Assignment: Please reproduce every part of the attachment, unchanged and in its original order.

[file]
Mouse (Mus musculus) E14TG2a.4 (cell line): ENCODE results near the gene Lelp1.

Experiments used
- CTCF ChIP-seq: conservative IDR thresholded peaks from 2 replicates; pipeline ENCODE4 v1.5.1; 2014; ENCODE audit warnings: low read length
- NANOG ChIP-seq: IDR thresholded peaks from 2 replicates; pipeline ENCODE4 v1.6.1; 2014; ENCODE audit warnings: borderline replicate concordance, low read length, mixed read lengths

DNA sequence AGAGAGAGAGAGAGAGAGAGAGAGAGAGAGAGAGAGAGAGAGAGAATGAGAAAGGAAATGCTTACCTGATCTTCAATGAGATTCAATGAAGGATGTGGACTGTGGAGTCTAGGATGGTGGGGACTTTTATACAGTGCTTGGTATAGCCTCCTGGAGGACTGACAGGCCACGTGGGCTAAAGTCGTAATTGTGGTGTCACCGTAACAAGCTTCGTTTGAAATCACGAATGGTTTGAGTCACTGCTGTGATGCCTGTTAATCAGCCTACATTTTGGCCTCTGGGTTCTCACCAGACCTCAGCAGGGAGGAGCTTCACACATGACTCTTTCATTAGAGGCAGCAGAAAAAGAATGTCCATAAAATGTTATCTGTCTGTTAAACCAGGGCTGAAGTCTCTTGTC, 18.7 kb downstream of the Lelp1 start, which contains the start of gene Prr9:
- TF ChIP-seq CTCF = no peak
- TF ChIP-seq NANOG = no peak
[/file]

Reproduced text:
Mouse (Mus musculus) E14TG2a.4 (cell line): ENCODE results near the gene Lelp1.

Experiments used
- CTCF ChIP-seq: conservative IDR thresholded peaks from 2 replicates; pipeline ENCODE4 v1.5.1; 2014; ENCODE audit warnings: low read length
- NANOG ChIP-seq: IDR thresholded peaks from 2 replicates; pipeline ENCODE4 v1.6.1; 2014; ENCODE audit warnings: borderline replicate concordance, low read length, mixed read lengths

DNA sequence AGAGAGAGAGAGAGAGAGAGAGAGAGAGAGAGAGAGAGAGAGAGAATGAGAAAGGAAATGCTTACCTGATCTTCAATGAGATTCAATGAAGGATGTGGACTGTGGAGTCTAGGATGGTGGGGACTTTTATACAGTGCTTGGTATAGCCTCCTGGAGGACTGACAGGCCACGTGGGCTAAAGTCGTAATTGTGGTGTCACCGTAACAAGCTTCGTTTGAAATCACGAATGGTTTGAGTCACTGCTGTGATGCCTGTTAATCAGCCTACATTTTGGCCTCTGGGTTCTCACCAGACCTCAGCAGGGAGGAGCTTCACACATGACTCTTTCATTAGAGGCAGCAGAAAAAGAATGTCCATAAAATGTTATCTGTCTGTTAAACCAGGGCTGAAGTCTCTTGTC, 18.7 kb downstream of the Lelp1 start, which contains the start of gene Prr9:
- TF ChIP-seq CTCF = no peak
- TF ChIP-seq NANOG = no peak